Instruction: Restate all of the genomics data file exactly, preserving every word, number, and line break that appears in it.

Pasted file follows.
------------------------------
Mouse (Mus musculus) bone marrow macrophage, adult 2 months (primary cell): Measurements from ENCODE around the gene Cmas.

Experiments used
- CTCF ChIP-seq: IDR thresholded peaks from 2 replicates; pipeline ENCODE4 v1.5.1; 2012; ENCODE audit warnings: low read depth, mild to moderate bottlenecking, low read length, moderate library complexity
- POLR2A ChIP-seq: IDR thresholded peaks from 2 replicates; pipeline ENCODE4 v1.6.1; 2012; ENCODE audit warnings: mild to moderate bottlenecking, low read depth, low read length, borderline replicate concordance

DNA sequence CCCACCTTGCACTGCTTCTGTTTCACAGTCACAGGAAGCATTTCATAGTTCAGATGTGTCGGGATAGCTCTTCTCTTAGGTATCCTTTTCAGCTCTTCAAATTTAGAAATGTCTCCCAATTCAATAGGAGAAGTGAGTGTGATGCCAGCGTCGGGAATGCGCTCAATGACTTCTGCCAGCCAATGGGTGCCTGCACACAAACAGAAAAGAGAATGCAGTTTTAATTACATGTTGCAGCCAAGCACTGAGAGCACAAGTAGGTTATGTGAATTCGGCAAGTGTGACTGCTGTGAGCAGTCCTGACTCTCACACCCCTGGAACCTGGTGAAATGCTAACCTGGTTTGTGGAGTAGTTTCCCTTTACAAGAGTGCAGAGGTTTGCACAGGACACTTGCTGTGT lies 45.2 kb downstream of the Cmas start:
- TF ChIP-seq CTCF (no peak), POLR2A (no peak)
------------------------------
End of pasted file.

Mouse (Mus musculus) bone marrow macrophage, adult 2 months (primary cell): Measurements from ENCODE around the gene Cmas.

Experiments used
- CTCF ChIP-seq: IDR thresholded peaks from 2 replicates; pipeline ENCODE4 v1.5.1; 2012; ENCODE audit warnings: low read depth, mild to moderate bottlenecking, low read length, moderate library complexity
- POLR2A ChIP-seq: IDR thresholded peaks from 2 replicates; pipeline ENCODE4 v1.6.1; 2012; ENCODE audit warnings: mild to moderate bottlenecking, low read depth, low read length, borderline replicate concordance

DNA sequence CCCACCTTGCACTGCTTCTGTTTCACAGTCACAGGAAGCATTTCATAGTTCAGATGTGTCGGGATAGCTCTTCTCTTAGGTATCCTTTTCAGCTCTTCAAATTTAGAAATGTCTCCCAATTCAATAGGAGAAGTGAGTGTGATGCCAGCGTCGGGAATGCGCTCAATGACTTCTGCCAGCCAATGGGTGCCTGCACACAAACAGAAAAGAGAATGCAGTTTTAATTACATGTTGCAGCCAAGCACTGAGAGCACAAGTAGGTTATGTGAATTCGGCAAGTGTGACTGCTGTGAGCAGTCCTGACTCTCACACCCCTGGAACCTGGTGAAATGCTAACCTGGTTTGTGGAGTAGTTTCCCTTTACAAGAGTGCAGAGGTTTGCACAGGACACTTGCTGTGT lies 45.2 kb downstream of the Cmas start:
- TF ChIP-seq CTCF (no peak), POLR2A (no peak)